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Launching of the Tremont.

As a matter of local history the register reprints the following from the morning edition of the Boston Globe of Wednesday, December 1, 1920:
Launched at practically the same spot at which the first vessel ever built in Massachusetts was launched, nearly 300 years ago, the four-masted schooner Tremont, the second vessel ever built in Somerville, took her initial dip into the waters of the Mystic yesterday afternoon at 3.11 from the Mystic River Ship Company yards, near Wellington Bridge.

Five thousand people assembled to watch the schooner slide gracefully into the water, where she was met by two tug-boats, which towed her to Barrett wharf in East Boston. A thousand children from the schools of Somerville and Medford, released from their classes early to attend the launching, set up a great cheer as the vessel took the water.

Miss Annie Ferrullo, 7-year old daughter of Generose Ferrullo, one of the contractors, of Medford Hillside, broke a bottle of Italian wine over the bow and christened the schooner Tremont. The vessel is named after the Tremont Trust Company. The 1500— ton Tremont is valued at $200,000.

As the date of the above lacks but four days of being forty-seven years from the launching of the last Medford [p. 70] ship (the Pilgrim, by Captain J. T. Foster. See Regis-Ter, Vol. XVI, p. 71), it is evident that the sight must have been a novel one and of interest to Somerville and Medford people. To the comparatively few of the latter who recall memories and legends of the old busy days along the Mystic, and to those who have watched, from the car windows in passing, the slow progress of its building it was especially so. From the Boston Post of October 22, we quote:

The history of the new vessel notes many obstacles placed in the way of completion which threatened at many times to leave nothing but an abandoned hulk on the banks of the Mystic to show for this attempt to again make the Mystic a center for ship-building.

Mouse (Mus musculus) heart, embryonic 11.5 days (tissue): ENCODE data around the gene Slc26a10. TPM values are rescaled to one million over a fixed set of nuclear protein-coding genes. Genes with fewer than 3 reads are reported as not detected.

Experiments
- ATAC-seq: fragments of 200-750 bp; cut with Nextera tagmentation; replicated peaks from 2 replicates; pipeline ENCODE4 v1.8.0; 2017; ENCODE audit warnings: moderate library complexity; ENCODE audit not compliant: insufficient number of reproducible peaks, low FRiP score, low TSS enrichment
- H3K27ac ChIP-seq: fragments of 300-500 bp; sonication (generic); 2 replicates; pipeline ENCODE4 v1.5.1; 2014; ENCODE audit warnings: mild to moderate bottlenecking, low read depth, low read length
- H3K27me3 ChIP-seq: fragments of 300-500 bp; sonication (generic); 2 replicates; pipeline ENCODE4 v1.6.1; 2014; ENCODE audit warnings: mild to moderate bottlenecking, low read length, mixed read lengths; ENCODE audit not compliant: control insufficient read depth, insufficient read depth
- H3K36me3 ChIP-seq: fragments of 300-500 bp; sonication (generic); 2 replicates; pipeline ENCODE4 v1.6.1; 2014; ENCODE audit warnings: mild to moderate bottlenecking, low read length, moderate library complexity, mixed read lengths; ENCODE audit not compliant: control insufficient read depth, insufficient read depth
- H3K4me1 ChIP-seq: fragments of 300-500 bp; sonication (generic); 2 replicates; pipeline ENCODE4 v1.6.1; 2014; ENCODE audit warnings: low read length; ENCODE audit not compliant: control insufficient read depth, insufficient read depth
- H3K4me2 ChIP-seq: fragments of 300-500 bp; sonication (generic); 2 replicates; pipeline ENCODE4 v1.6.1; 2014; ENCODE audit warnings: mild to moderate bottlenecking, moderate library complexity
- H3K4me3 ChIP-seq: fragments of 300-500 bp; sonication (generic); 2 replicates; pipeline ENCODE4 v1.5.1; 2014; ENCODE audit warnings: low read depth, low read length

The war paved the way for the opening of contracts, which led to the building of the schooner, and the war in turn placed the obstacles in its way, which all but led to the abandonment of the project. . . . In 1917 the Mystic River Ship Company was formed and made plans for the construction of a vessel for the mahogany trade. . . legislation prevented putting the vessel to the use for which it was intended. An order from the Norwegian government received, work was begun. Its keel was laid on March 12, 1918. Again legislation prevented delivery of ships to the Norwegian government and work stopped. At intervals when money could be raised work was resumed. . . . he last work by the ship company was done in December, 1919. From that time until August 5 of this year work was abandoned. Then the Trust Company took up the work of completion. The schooner is 175 feet in keel, 204 feet over all, 38.2 feet in width, 19.6 feet in depth and has two decks. . . . First-class rooms, with the most modern conveniences, were built for the officers and crew. She will carry a crew of nine men, and has capacity of 1600 tons of coal, although she can be used for other trade.

By the above it appears that the enterprise of building this vessel has been attended with adversity and probable loss to the originators, and that the ultimate cost was far in excess of the early estimate. During the construction the writer made a number of visits and was courteously treated, and learned much new to him that certainly increased the regard he had for the men who toiled in the shipyards of Medford in the days of yore, and whose work made Medford famous. [p. 71]

The forests of the South and of the Pacific slope, as well as the oaks of nearer states enter into the construction of the Tremont, while steam, compressed air, and the gas engine had much to do in shaping timbers and boring for tree-nails that in the old days, even of the building of the Pilgrim in ‘73, was laboriously done by hand. The place of the Tremont's building is not in Medford but in Somerville, and supposedly at or near where the Blessing of the Bay was built and launched in 1631, and till 1842 a part of Charlestown.

By annexation from other towns the original Medford has extended its borders and Wellington bridge connects and makes neighbors of those the river separated. Great possibilities of growth and improvement lie along the Mystic up-stream, that coming years should see realized. Under wise municipal administration and mutual cooperation of labor with capital this may be for the future historian to record.

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